Impact of a remotely delivered, writing for publication program on publication outcomes of novice researchers

Increased publication of clinician-led health research is important for improving patient care and health outcomes. The aim of this retrospective cohort study conducted in rural Australia was to determine the impact of a writing for publication (WFP) program delivered by teleconference on the publication rates and skill acquisition of novice researchers who have graduated from the New South Wales (NSW) Health Education and Training Institute Rural Research Capacity Building Program (RRCBP).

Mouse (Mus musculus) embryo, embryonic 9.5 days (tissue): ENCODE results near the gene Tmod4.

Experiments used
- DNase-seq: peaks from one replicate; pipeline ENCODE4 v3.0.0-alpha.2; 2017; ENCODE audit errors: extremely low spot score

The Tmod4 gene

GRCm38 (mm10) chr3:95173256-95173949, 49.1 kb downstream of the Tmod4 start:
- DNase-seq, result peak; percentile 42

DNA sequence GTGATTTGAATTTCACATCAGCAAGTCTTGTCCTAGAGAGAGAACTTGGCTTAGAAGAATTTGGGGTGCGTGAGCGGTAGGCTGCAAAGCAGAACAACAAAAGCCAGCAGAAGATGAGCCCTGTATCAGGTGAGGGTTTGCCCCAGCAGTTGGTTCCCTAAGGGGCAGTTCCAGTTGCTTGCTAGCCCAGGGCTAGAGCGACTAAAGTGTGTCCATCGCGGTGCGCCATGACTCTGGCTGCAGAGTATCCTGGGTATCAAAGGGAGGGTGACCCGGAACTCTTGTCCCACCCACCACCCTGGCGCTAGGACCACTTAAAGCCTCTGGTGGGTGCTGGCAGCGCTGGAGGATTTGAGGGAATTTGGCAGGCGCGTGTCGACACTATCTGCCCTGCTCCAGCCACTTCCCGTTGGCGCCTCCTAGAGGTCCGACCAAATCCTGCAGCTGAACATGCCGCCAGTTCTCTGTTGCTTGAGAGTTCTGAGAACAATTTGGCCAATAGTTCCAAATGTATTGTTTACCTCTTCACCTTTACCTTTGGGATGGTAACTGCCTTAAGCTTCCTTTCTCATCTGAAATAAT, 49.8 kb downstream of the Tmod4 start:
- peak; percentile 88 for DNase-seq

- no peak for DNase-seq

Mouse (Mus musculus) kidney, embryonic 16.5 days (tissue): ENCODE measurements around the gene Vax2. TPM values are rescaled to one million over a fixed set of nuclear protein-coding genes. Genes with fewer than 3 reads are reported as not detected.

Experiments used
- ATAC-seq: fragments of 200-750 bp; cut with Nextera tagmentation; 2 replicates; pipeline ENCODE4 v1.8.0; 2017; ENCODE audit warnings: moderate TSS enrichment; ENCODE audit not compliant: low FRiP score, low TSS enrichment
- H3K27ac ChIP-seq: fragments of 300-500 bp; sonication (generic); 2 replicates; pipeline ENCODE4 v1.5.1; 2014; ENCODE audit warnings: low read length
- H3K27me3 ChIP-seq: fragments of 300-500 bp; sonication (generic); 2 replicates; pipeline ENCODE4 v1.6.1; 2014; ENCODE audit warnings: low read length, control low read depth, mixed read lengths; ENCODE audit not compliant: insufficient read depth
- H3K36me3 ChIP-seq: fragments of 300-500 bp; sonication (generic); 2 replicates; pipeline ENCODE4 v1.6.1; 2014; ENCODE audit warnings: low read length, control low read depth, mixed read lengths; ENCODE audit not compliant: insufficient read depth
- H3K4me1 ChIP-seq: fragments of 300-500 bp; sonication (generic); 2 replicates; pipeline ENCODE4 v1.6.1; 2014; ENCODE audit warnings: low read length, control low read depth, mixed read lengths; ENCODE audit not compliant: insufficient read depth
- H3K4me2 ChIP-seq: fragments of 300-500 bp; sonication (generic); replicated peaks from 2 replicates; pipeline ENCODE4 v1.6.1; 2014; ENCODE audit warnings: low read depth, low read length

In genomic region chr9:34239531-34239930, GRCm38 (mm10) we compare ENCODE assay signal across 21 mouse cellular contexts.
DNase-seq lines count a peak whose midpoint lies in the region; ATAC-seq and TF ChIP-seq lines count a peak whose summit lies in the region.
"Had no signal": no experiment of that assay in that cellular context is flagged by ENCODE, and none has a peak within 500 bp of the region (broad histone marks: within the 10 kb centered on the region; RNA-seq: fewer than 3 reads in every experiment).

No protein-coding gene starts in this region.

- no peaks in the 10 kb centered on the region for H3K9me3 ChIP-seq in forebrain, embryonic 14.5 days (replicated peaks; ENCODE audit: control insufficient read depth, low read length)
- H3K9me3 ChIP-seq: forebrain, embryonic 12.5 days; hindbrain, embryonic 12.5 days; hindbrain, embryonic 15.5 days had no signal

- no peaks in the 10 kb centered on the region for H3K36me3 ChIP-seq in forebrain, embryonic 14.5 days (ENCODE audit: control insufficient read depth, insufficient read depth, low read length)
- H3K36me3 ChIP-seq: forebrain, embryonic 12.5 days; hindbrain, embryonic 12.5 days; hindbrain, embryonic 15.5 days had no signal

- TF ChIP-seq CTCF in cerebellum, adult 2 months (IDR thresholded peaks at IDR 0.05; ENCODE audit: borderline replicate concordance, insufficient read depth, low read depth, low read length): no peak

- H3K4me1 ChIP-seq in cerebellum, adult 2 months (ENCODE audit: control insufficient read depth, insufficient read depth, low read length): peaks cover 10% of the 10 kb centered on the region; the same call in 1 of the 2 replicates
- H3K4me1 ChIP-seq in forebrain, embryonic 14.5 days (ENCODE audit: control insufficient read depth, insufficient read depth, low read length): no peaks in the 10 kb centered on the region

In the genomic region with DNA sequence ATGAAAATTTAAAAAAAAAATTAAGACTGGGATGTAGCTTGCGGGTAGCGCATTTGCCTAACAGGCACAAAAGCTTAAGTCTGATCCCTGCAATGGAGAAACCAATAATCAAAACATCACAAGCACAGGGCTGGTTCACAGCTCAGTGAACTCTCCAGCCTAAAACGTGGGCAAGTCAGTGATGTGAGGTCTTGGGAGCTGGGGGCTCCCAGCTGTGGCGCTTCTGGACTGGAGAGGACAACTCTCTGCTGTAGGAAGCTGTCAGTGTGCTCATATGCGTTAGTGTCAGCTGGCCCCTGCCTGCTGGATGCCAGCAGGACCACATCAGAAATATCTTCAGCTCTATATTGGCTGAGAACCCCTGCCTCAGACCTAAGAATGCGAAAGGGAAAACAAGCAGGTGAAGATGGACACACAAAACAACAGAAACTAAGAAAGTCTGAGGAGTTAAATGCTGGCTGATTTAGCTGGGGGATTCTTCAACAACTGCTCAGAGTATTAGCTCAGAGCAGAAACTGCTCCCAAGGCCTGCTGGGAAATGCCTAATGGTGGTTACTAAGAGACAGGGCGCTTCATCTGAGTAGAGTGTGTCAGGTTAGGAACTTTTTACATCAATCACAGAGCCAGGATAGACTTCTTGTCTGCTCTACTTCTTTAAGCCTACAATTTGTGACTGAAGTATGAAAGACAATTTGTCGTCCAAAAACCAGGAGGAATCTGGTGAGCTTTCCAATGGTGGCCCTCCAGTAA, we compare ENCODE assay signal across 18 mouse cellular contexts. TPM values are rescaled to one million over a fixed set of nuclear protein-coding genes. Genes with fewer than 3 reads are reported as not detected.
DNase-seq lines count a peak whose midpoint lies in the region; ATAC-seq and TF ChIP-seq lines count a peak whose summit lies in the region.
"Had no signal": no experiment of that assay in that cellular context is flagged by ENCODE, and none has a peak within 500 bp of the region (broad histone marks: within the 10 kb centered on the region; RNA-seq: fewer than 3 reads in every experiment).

Publishing research findings in peer-reviewed journals is an important aspect of research knowledge exchange1. However, the motivators to publish vary between individuals and settings. In academic settings, the drive to publish health research findings can potentially be motivated by a need to maximise publication rates for academic advancement or promotion as much as the desire to share findings for the good of health consumers and providers2,3. Within health services, research and the publication of findings is increasingly being linked to translation of research into policy or practice change processes4 aimed at improving health service delivery or health outcomes for consumers.

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